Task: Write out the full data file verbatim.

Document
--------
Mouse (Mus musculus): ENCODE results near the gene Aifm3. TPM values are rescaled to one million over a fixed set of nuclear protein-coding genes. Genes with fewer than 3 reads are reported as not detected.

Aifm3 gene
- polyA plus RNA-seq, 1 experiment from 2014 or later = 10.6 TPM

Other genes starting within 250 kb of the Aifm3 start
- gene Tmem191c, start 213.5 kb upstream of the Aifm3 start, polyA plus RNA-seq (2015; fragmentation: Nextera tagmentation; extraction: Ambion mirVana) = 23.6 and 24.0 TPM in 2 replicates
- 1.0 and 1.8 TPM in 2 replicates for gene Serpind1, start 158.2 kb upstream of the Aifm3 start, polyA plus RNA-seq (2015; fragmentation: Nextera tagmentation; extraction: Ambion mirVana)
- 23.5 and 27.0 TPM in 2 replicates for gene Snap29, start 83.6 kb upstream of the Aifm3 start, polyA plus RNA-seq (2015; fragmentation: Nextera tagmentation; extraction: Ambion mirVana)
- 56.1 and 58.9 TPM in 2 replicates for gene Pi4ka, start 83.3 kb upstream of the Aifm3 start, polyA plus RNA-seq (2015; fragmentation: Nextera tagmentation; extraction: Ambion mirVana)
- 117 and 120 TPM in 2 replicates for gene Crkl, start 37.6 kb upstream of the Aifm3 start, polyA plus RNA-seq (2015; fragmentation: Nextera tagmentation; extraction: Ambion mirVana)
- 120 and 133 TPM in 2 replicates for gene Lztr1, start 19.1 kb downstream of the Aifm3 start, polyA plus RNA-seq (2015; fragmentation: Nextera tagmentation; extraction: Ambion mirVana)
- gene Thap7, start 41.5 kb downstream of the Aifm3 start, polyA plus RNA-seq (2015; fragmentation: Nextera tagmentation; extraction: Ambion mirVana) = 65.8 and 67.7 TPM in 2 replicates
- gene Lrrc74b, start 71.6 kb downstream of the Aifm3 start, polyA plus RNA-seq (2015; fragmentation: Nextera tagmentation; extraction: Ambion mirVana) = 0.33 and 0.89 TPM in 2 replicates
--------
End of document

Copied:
Mouse (Mus musculus): ENCODE results near the gene Aifm3. TPM values are rescaled to one million over a fixed set of nuclear protein-coding genes. Genes with fewer than 3 reads are reported as not detected.

Aifm3 gene
- polyA plus RNA-seq, 1 experiment from 2014 or later = 10.6 TPM

Other genes starting within 250 kb of the Aifm3 start
- gene Tmem191c, start 213.5 kb upstream of the Aifm3 start, polyA plus RNA-seq (2015; fragmentation: Nextera tagmentation; extraction: Ambion mirVana) = 23.6 and 24.0 TPM in 2 replicates
- 1.0 and 1.8 TPM in 2 replicates for gene Serpind1, start 158.2 kb upstream of the Aifm3 start, polyA plus RNA-seq (2015; fragmentation: Nextera tagmentation; extraction: Ambion mirVana)
- 23.5 and 27.0 TPM in 2 replicates for gene Snap29, start 83.6 kb upstream of the Aifm3 start, polyA plus RNA-seq (2015; fragmentation: Nextera tagmentation; extraction: Ambion mirVana)
- 56.1 and 58.9 TPM in 2 replicates for gene Pi4ka, start 83.3 kb upstream of the Aifm3 start, polyA plus RNA-seq (2015; fragmentation: Nextera tagmentation; extraction: Ambion mirVana)
- 117 and 120 TPM in 2 replicates for gene Crkl, start 37.6 kb upstream of the Aifm3 start, polyA plus RNA-seq (2015; fragmentation: Nextera tagmentation; extraction: Ambion mirVana)
- 120 and 133 TPM in 2 replicates for gene Lztr1, start 19.1 kb downstream of the Aifm3 start, polyA plus RNA-seq (2015; fragmentation: Nextera tagmentation; extraction: Ambion mirVana)
- gene Thap7, start 41.5 kb downstream of the Aifm3 start, polyA plus RNA-seq (2015; fragmentation: Nextera tagmentation; extraction: Ambion mirVana) = 65.8 and 67.7 TPM in 2 replicates
- gene Lrrc74b, start 71.6 kb downstream of the Aifm3 start, polyA plus RNA-seq (2015; fragmentation: Nextera tagmentation; extraction: Ambion mirVana) = 0.33 and 0.89 TPM in 2 replicates